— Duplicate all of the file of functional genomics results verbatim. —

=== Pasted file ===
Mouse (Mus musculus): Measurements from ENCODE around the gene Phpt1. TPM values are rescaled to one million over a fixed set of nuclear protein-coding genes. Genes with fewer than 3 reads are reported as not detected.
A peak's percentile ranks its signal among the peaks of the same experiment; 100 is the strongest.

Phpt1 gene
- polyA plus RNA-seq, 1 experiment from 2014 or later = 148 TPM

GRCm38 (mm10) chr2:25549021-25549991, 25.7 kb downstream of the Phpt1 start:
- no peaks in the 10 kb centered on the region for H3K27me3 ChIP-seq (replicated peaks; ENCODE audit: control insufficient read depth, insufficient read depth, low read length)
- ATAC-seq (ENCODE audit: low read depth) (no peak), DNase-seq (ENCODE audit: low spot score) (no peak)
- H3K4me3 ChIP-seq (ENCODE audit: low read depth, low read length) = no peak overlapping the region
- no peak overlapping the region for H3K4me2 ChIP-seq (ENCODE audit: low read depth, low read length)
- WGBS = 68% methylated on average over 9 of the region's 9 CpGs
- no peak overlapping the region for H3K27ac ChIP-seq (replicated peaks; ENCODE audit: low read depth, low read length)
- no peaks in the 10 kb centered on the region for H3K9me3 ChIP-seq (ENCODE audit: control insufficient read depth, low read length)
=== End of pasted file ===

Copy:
Mouse (Mus musculus): Measurements from ENCODE around the gene Phpt1. TPM values are rescaled to one million over a fixed set of nuclear protein-coding genes. Genes with fewer than 3 reads are reported as not detected.
A peak's percentile ranks its signal among the peaks of the same experiment; 100 is the strongest.

Phpt1 gene
- polyA plus RNA-seq, 1 experiment from 2014 or later = 148 TPM

GRCm38 (mm10) chr2:25549021-25549991, 25.7 kb downstream of the Phpt1 start:
- no peaks in the 10 kb centered on the region for H3K27me3 ChIP-seq (replicated peaks; ENCODE audit: control insufficient read depth, insufficient read depth, low read length)
- ATAC-seq (ENCODE audit: low read depth) (no peak), DNase-seq (ENCODE audit: low spot score) (no peak)
- H3K4me3 ChIP-seq (ENCODE audit: low read depth, low read length) = no peak overlapping the region
- no peak overlapping the region for H3K4me2 ChIP-seq (ENCODE audit: low read depth, low read length)
- WGBS = 68% methylated on average over 9 of the region's 9 CpGs
- no peak overlapping the region for H3K27ac ChIP-seq (replicated peaks; ENCODE audit: low read depth, low read length)
- no peaks in the 10 kb centered on the region for H3K9me3 ChIP-seq (ENCODE audit: control insufficient read depth, low read length)